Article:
I was told early on in life to use “I” statements. I was also instructed to use feeling words like frustrated, upset, and agitated. Yep, those seem accurate descriptors when I am pissed. The key is to train and remember this linguistic skill during stressful times especially when having arguments (growth moments) with my wife.

However, I was never properly instructed on how I should talk to myself.

We rarely talk negative to ourselves when we are thriving and doing well; frankly that’s not mental toughness! When we are on track, we can basically say anything to ourselves that will help us focus.

Mental Toughness however occurs when we are struggling, when things are not going well. The inner chatter, inner voice, and dialogue that we have can take a dramatically different tone.

We are also poor at diagnosing our own self-talk. So, check this out and let me know if you agree.

YOU idiot, YOU suck today, YOU should know better…You, You, You…

These dominate the negative thoughts. I think the YOU statements occupy about 80% of the negativity.

The YOU voice can also ask rhetorical, outcome-based questions. “Are you sure you should be here?” ” You think that is correct?” “Suppose you fail?”

It doesn’t mean we don’t use negative I statements, but if we had a negative parent, or a negative coach, chances are, the YOU negativity, are the statements we will hear. I’ve even heard pro’s at the end of a season just berate themselves, and say things like “you’ve never had it.” Who told him that?

When we hear that inner voice utter YOU, it’s a red flag. The YOU voice is accusatory, its judgmental, and it saps our confidence and focus. It is the same reason why we don’t use it in discussions with our spouse.

Dr. Rob Bell is a Sport Psychology Coach. His company DRB & associates is based in Indianapolis.  Some clients have included: University of Notre Dame, Marriott, and Walgreens. Check out the most recent book on Mental Toughness- Don’t Should on Your Kid: Build Their Mental Toughness   

NO FEAR
I have a brand new project coming out. It is an 18-minute film and E-book titled: NO FEAR: A simple guide to mental toughness. You can sign-up for the pre-release here….

I was a University professor for 5 years and I would announce to every class on the first day, all that they had to do to graduate college. It was simple…Show up…every day. If they showed up every day, they would almost guarantee themselves a grade of a C, even if they did nothing else. Now, just graduating with a C average probably wasn’t the goal for most, but the point is valid.

Never miss a class… If they are present everyday, then they are taking certain steps to ensure they learn. They force themselves to act as if. They act as a person who graduates does. That’s it. And in doing so, they also ignite specific beliefs. They take ownership and responsibility and as a result of showing up every day, they develop habits.

First we form habits, and then they form us.

Once habits are formed, then beliefs are shaped and we start to conform to our beliefs. The beliefs don’t have to even be deep rooted or existential questions, like does God exist? The beliefs merely form our reason for doing what we do. It becomes our “why.”

When we develop our why, we can come up with any how.

Wait, doesn’t that go contrary to acting as if, and shouldn’t we come up with a vision statement before moving forward?

Neither mental skill is mutually exclusive. Our actions and beliefs work hand in hand. You can’t act as if without having some kindle of a why, a justification, and a belief. Just as once you really discover your why, your purpose, and no longer act as if.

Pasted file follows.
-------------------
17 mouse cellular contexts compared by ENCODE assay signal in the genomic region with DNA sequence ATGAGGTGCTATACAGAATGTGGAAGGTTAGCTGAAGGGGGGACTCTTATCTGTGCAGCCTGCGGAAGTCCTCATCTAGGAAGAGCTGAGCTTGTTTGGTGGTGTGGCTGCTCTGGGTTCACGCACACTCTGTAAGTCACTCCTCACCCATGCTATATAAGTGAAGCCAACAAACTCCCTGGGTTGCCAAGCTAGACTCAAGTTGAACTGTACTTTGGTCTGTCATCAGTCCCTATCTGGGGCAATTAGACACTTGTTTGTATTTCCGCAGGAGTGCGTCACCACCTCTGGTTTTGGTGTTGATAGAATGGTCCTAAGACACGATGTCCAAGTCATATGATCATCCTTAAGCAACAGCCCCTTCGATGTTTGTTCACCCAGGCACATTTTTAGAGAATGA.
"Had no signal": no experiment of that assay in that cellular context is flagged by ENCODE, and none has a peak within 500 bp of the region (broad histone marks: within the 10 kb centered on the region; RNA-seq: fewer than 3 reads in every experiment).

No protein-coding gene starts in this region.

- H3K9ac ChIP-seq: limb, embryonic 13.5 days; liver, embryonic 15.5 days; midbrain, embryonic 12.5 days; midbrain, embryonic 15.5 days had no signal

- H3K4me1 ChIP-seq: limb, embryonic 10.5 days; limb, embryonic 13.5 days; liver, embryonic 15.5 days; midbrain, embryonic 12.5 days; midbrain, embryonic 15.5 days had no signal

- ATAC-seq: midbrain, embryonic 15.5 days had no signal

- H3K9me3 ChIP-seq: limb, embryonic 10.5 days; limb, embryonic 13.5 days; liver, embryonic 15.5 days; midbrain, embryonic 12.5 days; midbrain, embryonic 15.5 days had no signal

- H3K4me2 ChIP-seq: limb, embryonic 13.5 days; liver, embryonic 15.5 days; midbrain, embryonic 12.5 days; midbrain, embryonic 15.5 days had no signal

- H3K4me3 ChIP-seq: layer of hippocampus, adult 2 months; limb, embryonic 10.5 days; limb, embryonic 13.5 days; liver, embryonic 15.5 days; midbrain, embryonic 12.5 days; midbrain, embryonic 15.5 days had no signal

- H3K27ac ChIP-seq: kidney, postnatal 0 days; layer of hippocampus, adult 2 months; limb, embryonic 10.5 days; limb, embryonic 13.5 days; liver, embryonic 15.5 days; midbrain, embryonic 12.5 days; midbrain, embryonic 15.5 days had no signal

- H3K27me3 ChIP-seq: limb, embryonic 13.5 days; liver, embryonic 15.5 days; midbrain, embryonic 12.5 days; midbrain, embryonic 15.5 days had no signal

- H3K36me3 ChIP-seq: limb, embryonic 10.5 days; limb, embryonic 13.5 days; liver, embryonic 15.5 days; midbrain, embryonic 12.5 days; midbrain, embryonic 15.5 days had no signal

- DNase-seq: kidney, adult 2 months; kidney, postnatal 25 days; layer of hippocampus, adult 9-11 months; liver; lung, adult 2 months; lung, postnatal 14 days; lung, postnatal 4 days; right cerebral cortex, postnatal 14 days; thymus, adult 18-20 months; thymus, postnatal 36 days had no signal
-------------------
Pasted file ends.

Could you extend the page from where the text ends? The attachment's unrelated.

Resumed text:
So, when we show up every day, we are in place to get better. We can’t help to learn something and improve in some small way, every day.

When I get in debates about unbreakable baseball records, the one’s that will never fall are those that demonstrated and rewarded perseverance & longevity. One of these records was Cal Ripken, The Ironman. He played seventeen consecutive seasons without missing one single game. He played in 2,632 consecutive games. When Derek Jeter asked Cal Ripken the secret of playing every day, Cal replied, “ You know Derek, I Just…I just play.”

There is no secret….

Now, how many times do you think Cal Ripken was battling a slump, injured, was sick, or had an off the field issue? None of it deterred him from just showing up. What I knew is that when I went to watch the Orioles, Cal Ripken would be playing. #NEVERGIVEUP

Click here to subscribe to my Friday Mental Toughness newsletter…

The Hinge-The Importance of Mental Toughness Dr. Rob BellDr. Rob Bell is a Sport Psychology coach. DRB & Associates based in Indianapolis works with professional athletes & corporate athletes, coaches, and teams building their Mental Toughness.  His 2nd book is titled The Hinge: The Importance of Mental Toughness. Follow on twitter @drrobbell  or contact drrobbell@drrobbell.com

Check out the new film & e-book, NO FEAR: A simple guide to mental toughness 

If you ever listen to a creaky door or gate, it’s not the door or gate at all. It’s the Hinge! So ,what happens when the Hinge becomes Rusty? Chances are that we got away from what got us here, our focus and confidence changed. The Hinge connected, but we let it get rusty…

Here is a 3-minute video on how to prevent the Hinge from getting Rusty! 

The Rusty Hinge

Click here to subscribe to my Friday Mental Toughness newsletter…

The Hinge-The Importance of Mental Toughness Dr. Rob BellDr. Rob Bell is a Sport Psychology coach. DRB & Associates based in Indianapolis works with professional athletes & corporate athletes, coaches, and teams building their Mental Toughness.  His 2nd book is titled The Hinge: The Importance of Mental Toughness. Follow on twitter @drrobbell  or contact drrobbell@drrobbell.com

Check out the new film & e-book, NO FEAR: A simple guide to mental toughness